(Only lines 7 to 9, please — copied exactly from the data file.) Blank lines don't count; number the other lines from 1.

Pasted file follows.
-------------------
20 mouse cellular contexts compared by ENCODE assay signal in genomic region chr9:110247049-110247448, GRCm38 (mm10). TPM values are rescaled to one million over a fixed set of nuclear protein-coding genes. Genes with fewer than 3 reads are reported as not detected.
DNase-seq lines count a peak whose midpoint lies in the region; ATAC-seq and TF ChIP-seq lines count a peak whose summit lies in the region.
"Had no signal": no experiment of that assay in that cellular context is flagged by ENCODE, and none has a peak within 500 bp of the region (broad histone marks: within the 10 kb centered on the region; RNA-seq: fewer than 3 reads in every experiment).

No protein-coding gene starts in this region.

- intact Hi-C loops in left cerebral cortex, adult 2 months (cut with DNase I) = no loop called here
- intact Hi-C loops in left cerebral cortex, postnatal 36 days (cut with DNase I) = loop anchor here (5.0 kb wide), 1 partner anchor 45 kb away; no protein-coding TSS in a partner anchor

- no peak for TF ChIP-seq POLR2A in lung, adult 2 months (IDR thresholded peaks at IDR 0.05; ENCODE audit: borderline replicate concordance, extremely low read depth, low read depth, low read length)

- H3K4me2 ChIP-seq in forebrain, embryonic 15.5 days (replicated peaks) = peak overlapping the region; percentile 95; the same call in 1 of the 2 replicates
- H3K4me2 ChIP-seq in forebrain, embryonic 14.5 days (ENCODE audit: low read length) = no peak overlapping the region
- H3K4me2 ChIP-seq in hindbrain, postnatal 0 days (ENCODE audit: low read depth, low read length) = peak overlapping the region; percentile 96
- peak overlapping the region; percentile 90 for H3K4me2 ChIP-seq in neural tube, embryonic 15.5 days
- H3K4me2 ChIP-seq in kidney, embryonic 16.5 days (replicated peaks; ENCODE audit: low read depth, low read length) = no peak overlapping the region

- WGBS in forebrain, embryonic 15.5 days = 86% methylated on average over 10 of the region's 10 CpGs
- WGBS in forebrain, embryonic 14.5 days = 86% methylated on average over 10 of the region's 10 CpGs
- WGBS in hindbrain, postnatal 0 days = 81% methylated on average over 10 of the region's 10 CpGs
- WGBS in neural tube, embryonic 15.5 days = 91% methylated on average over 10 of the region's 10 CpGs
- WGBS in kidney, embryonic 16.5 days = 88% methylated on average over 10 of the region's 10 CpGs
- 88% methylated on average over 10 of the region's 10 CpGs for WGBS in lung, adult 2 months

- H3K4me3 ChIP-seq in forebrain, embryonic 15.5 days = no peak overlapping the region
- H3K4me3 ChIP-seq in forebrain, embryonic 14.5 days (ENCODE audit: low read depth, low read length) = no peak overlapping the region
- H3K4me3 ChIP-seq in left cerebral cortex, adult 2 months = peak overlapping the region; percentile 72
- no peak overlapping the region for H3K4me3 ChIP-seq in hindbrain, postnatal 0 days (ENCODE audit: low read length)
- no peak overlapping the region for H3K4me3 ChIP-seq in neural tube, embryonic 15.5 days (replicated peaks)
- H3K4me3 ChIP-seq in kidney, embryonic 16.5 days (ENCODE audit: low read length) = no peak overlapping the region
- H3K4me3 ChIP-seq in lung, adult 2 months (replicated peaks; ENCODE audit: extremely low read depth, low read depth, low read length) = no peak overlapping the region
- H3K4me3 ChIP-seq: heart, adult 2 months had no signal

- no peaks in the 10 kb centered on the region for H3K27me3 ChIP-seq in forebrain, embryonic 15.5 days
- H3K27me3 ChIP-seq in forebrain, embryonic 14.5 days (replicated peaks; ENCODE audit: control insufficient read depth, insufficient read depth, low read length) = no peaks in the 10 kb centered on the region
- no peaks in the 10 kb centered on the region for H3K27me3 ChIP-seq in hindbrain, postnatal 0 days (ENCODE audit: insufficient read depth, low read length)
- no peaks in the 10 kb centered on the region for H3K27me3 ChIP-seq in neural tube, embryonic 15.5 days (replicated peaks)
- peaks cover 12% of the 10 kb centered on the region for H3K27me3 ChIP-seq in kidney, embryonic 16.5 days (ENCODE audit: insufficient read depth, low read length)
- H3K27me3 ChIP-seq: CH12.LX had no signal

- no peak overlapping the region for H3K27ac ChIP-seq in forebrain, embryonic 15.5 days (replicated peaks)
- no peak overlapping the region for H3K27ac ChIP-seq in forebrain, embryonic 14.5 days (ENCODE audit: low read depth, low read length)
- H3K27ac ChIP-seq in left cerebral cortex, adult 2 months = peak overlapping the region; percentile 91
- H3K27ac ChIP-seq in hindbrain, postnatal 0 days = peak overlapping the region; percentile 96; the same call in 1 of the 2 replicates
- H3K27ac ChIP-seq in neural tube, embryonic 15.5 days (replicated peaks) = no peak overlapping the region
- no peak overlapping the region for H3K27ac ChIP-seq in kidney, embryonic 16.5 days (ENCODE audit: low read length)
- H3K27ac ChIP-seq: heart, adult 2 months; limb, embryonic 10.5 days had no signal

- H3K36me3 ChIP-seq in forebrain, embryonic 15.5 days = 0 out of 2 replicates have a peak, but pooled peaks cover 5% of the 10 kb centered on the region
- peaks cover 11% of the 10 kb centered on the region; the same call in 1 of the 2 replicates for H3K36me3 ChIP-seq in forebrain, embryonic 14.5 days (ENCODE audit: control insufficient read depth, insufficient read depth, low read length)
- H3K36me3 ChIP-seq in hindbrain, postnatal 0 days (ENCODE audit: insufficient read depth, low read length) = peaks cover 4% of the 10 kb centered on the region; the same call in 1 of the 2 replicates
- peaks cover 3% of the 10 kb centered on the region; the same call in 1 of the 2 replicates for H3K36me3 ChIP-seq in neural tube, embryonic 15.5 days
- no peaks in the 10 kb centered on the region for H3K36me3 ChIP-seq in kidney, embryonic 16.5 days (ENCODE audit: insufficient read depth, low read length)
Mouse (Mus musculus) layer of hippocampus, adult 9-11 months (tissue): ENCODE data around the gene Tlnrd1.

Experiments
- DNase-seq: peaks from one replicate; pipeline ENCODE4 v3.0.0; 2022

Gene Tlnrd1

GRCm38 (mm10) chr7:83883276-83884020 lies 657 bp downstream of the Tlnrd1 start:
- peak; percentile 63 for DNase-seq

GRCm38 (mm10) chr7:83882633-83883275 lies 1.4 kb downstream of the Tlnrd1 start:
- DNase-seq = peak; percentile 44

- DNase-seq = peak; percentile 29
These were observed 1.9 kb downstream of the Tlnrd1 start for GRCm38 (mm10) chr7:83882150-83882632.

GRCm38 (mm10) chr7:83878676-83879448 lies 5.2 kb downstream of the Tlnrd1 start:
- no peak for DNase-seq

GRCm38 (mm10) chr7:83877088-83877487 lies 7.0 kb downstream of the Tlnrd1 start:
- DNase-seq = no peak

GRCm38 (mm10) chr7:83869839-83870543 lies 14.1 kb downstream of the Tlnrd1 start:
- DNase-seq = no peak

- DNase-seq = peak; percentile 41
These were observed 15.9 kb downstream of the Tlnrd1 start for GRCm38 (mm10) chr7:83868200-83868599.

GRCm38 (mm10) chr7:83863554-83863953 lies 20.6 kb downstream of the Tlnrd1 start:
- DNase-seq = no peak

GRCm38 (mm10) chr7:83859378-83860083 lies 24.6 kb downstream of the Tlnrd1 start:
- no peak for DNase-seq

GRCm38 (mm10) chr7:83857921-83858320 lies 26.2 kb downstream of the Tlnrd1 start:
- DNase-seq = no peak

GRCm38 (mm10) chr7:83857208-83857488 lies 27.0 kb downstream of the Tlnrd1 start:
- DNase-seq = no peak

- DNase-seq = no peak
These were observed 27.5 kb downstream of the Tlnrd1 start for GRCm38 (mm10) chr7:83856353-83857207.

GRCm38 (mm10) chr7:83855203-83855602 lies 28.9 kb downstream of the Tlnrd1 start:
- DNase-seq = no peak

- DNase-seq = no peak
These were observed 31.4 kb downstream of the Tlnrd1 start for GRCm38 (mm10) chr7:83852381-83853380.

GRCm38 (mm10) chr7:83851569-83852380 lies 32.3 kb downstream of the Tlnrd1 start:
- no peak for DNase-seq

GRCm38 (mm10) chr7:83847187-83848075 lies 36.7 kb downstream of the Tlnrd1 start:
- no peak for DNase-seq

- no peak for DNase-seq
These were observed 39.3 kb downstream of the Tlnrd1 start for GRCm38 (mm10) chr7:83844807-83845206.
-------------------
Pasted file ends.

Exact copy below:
- no peak for TF ChIP-seq POLR2A in lung, adult 2 months (IDR thresholded peaks at IDR 0.05; ENCODE audit: borderline replicate concordance, extremely low read depth, low read depth, low read length)

- H3K4me2 ChIP-seq in forebrain, embryonic 15.5 days (replicated peaks) = peak overlapping the region; percentile 95; the same call in 1 of the 2 replicates
- H3K4me2 ChIP-seq in forebrain, embryonic 14.5 days (ENCODE audit: low read length) = no peak overlapping the region